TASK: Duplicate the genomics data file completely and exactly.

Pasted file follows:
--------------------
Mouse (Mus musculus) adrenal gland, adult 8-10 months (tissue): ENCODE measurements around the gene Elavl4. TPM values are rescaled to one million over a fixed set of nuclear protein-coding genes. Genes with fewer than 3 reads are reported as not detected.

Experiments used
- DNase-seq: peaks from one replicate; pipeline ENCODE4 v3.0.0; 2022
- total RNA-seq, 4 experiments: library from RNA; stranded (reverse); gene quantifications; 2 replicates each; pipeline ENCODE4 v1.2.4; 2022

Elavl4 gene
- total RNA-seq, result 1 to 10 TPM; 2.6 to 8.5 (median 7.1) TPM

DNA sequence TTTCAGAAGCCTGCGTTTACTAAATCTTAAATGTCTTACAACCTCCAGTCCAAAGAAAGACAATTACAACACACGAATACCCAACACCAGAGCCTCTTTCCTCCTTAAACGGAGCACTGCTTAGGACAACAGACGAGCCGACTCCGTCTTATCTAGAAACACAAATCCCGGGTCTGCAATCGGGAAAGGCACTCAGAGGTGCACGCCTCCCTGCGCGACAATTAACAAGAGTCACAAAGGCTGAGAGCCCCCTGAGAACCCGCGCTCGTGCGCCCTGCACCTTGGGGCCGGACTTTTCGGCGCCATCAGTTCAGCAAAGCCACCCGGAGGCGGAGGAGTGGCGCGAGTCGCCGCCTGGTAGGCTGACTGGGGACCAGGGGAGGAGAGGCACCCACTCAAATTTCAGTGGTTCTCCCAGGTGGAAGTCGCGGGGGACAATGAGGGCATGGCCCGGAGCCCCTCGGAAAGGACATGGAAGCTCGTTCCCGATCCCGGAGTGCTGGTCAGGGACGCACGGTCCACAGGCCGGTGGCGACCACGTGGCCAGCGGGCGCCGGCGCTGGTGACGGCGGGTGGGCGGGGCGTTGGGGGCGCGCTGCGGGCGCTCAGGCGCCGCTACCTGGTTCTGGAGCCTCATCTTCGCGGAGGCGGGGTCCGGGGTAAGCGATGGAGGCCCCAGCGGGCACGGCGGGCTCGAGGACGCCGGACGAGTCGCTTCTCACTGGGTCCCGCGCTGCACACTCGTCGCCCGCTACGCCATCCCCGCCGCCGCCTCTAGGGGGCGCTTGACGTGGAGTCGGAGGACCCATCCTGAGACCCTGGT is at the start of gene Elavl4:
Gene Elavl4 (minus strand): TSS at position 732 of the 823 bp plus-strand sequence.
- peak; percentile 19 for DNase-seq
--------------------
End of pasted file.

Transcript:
Mouse (Mus musculus) adrenal gland, adult 8-10 months (tissue): ENCODE measurements around the gene Elavl4. TPM values are rescaled to one million over a fixed set of nuclear protein-coding genes. Genes with fewer than 3 reads are reported as not detected.

Experiments used
- DNase-seq: peaks from one replicate; pipeline ENCODE4 v3.0.0; 2022
- total RNA-seq, 4 experiments: library from RNA; stranded (reverse); gene quantifications; 2 replicates each; pipeline ENCODE4 v1.2.4; 2022

Elavl4 gene
- total RNA-seq, result 1 to 10 TPM; 2.6 to 8.5 (median 7.1) TPM

DNA sequence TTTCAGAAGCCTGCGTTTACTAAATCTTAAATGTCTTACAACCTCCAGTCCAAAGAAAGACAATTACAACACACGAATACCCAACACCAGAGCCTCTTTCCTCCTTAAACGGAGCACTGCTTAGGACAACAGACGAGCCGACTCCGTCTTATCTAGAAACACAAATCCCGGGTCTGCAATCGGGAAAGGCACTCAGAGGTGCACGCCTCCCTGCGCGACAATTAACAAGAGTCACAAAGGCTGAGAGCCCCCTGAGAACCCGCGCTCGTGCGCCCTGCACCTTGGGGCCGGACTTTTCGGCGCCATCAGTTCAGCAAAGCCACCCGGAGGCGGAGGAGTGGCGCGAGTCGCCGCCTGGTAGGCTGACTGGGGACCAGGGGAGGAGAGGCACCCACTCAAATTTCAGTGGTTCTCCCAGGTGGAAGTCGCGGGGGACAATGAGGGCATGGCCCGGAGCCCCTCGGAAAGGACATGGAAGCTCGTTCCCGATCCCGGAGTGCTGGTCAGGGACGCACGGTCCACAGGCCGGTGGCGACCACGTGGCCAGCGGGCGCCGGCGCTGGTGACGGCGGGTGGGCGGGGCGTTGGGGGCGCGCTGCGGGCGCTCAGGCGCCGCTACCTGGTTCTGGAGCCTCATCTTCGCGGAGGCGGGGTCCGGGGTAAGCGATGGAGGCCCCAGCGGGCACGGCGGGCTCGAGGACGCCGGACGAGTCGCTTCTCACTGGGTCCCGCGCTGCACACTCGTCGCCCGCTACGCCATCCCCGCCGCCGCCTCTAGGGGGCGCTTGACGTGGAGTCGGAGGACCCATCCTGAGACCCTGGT is at the start of gene Elavl4:
Gene Elavl4 (minus strand): TSS at position 732 of the 823 bp plus-strand sequence.
- peak; percentile 19 for DNase-seq